Author Archives: paulriddle

VOLUNTEERS “COME ALONGSIDE” THOSE WHO ARE HURTING

PR shipAll praise to the God and Father of our Master, Jesus the Messiah!  Father of all mercy!  God of all healing counsel!  He comes alongside us when we go through hard times, and before you know it, he brings us alongside someone else who is going through hard times so that we can be there for that person just as God was there for us.                                                                     2 Corinthians 1:3 (The Message)

Earlier in my career, I served almost a decade as a chaplain in the United States Navy.  During those years, I spent a lot of time aboard warships at sea, supporting the sailors and Marines who form the backbone of our sea services.

One of the indelible images that remains with me from my years at sea is that of an operation known as underway replenishment (or, in Navy jargon, UNREP).  When a Navy ship needs more fuel, food, or other supplies, it doesn’t always have the luxury of pulling into the nearest port like you or I would pull our cars into the nearest gas station or convenience store.  It has to be able to get what it needs through underway replenishment.  During an UNREP, the ship comes alongside a support ship, hoses and lines are strung between the two ships (which, by the way, are moving), and the support ship provides whatever is needed.  It’s thrilling, and a little scary, being aboard a ship during an UNREP.  The ships are close together, and the operation tests the nerve and ship-handling skills of both crews, but the result is worth the effort.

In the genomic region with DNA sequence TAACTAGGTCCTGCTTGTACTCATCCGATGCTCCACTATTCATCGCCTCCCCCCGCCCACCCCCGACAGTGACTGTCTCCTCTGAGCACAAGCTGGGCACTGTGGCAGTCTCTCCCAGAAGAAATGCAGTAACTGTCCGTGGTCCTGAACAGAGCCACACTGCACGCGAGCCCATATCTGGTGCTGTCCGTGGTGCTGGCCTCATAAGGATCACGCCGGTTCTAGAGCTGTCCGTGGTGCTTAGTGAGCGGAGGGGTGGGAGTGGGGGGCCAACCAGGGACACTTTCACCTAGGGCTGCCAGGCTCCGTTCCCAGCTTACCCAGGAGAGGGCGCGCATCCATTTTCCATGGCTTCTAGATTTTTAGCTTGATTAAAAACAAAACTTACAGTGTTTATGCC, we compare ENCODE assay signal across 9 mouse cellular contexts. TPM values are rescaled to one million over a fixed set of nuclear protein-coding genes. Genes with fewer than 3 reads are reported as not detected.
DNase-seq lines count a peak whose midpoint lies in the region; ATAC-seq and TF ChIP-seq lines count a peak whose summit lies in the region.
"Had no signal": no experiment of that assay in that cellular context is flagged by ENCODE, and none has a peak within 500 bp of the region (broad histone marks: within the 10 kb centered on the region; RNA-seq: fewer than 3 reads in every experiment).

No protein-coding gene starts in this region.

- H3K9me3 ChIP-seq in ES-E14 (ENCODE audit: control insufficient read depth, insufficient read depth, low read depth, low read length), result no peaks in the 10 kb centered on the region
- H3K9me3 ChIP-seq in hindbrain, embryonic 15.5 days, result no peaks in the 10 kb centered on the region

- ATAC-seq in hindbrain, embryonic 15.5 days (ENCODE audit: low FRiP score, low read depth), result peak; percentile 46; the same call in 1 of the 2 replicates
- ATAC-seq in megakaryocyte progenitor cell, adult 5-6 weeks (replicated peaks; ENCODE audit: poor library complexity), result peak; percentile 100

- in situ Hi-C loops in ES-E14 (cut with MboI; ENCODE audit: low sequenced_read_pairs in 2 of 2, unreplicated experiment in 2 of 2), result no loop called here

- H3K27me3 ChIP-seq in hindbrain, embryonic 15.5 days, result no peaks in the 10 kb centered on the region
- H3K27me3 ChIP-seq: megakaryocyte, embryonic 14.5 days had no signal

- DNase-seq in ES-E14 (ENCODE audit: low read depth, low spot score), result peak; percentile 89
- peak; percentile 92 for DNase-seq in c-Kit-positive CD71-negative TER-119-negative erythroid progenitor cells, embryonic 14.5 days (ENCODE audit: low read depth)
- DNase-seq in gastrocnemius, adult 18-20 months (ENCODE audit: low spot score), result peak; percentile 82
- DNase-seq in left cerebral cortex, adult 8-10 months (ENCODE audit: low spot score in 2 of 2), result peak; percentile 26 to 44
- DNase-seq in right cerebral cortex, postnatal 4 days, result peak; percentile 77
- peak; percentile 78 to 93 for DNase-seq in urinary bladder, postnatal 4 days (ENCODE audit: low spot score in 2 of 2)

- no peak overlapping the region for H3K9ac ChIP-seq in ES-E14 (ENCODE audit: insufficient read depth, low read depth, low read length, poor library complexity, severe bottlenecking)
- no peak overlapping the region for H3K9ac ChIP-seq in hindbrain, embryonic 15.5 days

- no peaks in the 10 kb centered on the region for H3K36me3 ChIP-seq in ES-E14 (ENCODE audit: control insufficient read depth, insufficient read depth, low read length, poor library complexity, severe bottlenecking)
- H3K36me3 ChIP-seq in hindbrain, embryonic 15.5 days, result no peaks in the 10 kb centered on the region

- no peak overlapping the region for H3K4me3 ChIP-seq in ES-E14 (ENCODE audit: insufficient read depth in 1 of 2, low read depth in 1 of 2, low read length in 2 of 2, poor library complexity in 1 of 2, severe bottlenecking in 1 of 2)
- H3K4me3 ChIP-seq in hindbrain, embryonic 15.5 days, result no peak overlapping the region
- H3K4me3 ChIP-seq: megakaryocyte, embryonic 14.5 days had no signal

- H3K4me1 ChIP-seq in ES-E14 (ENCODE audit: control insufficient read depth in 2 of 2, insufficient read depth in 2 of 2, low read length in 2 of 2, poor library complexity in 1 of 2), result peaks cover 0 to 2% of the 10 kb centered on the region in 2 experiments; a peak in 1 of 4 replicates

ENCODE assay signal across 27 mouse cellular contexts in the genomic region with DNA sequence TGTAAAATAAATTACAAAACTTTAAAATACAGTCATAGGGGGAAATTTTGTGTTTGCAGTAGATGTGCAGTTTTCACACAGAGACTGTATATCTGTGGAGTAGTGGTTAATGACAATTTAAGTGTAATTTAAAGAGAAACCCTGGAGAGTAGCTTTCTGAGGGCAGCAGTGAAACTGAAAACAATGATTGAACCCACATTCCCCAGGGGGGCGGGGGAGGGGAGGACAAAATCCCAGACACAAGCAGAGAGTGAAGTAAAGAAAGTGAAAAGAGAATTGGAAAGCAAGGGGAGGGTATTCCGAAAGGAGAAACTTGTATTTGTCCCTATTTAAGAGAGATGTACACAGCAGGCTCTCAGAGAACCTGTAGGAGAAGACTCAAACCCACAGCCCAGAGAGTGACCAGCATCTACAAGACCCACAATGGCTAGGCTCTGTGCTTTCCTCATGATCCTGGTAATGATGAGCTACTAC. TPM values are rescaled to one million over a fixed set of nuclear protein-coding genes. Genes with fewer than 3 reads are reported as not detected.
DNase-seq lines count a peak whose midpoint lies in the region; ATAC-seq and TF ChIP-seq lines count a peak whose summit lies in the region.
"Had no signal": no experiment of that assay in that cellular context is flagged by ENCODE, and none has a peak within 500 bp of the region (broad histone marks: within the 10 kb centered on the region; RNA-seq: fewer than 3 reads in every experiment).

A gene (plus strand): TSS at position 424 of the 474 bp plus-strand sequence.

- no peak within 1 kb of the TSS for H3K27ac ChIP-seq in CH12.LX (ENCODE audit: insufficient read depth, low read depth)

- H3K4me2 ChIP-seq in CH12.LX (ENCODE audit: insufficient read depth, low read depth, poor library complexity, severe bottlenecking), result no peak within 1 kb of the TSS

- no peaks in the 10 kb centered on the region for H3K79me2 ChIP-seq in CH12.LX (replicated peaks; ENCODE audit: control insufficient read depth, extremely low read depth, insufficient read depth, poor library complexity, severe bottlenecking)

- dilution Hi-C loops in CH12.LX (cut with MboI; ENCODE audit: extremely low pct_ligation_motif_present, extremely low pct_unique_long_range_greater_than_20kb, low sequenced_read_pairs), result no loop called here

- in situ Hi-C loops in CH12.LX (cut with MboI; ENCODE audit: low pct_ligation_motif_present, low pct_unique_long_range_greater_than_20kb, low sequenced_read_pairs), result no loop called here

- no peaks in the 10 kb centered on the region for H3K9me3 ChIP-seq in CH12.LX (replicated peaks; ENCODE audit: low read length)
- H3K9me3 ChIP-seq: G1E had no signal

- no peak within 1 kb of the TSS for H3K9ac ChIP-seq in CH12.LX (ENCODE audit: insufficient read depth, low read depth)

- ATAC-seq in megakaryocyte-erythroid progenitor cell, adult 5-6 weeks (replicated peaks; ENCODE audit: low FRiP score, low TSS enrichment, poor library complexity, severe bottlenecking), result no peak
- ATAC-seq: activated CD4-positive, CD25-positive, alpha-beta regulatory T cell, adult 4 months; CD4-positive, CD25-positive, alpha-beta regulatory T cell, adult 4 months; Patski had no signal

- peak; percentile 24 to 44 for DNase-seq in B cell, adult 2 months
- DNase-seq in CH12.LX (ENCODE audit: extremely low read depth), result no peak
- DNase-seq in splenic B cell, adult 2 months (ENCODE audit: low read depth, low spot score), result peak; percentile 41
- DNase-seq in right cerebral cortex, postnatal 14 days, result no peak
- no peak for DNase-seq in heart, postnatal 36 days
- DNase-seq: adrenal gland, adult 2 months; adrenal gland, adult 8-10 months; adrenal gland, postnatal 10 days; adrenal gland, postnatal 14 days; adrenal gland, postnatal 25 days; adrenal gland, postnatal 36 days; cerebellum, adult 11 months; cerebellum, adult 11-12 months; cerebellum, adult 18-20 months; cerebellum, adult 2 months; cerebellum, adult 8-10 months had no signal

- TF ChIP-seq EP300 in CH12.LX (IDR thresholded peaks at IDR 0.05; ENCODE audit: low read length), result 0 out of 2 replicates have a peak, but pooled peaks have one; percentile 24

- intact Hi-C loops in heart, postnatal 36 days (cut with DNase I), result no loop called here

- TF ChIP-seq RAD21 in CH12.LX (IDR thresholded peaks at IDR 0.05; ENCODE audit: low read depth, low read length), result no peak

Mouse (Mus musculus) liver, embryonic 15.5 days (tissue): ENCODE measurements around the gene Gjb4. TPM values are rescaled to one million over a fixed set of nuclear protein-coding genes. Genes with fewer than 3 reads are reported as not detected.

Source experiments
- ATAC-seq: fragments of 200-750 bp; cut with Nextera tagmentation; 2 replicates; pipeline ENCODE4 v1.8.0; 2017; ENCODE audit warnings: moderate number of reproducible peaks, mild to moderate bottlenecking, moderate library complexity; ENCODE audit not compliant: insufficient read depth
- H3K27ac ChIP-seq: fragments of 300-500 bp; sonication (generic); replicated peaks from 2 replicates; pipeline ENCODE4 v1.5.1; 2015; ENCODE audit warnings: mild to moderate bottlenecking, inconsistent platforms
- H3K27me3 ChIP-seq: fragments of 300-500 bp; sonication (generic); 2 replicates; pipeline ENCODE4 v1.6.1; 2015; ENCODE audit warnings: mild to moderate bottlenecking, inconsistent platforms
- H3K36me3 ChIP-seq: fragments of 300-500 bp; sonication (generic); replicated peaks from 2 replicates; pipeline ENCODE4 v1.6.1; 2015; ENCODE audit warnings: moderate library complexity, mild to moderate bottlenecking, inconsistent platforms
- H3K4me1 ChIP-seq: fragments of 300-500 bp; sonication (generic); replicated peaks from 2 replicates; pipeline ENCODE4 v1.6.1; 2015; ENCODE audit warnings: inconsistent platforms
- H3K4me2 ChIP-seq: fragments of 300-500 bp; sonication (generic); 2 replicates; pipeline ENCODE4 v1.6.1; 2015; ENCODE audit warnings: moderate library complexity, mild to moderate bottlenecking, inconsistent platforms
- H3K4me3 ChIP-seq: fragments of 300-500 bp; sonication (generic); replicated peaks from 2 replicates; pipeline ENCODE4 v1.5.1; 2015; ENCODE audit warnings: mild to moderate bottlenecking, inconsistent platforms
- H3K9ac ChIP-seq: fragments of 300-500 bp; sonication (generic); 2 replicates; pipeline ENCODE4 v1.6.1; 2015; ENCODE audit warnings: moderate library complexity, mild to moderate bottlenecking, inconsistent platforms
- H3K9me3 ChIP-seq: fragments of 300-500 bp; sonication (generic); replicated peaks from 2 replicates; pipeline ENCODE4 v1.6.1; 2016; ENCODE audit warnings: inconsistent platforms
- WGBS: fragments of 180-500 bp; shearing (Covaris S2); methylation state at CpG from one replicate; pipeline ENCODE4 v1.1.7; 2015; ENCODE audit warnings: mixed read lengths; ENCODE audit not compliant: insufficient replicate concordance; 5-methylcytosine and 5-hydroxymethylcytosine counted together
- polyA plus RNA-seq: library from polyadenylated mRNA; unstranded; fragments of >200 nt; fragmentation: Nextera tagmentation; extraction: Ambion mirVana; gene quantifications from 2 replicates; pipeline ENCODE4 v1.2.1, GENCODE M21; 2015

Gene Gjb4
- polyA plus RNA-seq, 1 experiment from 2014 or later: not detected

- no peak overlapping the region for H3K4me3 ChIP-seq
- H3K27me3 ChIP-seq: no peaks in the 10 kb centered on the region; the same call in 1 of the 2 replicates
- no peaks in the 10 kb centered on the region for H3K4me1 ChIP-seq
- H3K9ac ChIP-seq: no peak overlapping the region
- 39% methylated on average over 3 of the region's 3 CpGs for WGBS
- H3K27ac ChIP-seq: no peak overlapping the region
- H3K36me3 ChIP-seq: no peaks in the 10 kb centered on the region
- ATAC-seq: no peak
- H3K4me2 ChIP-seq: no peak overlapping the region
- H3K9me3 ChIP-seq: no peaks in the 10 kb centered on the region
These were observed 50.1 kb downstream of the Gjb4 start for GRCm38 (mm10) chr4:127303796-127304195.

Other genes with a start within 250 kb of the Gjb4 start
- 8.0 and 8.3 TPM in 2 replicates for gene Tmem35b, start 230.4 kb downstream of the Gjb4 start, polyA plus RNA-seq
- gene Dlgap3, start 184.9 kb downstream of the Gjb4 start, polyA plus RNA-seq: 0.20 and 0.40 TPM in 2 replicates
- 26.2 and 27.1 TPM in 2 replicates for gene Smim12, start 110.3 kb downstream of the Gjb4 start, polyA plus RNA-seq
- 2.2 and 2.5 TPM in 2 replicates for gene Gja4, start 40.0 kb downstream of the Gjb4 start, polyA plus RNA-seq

“Coming alongside” is an apt image for the spiritual care Lifeline’s volunteers provide to the patients and families we serve.  In underway replenishment, each ship is fully seaworthy and has its own captain and crew.  The supply ship doesn’t take over the mission of the other ship.  It simply comes alongside and provides the support that is needed.  Similarly, in pastoral encounters with patients and family members, our volunteers come alongside, not to fix or to take over, but to listen, to pray, and to engage in caring conversation.  By doing these things – and even more importantly by simply being there – our volunteers offer reassurance of God’s steadfast love and abiding presence.  This is the unique contribution spiritual care makes to patients’ healing and wholeness.      

A Whole Lot Better When Done Right

A WHOLE LOT BETTER WHEN DONE RIGHT

By Paul Riddle

 

I received this letter from a local minister a few weeks after the minister attended one of Lifeline’s training workshops in Houston:

 

Dear Paul,

 

Since my first training just a few short weeks ago, I have been asked to sit with a new widow whose name I did not know. Today, I visited a man in the hospital that deeply cut his foot while getting drunk and high on glue under the bridge, only to be swept away in last week’s sudden floods. He had to tear off his clothes in order not to drown, and while running naked and dripping wet down the street, realized he was severely bleeding.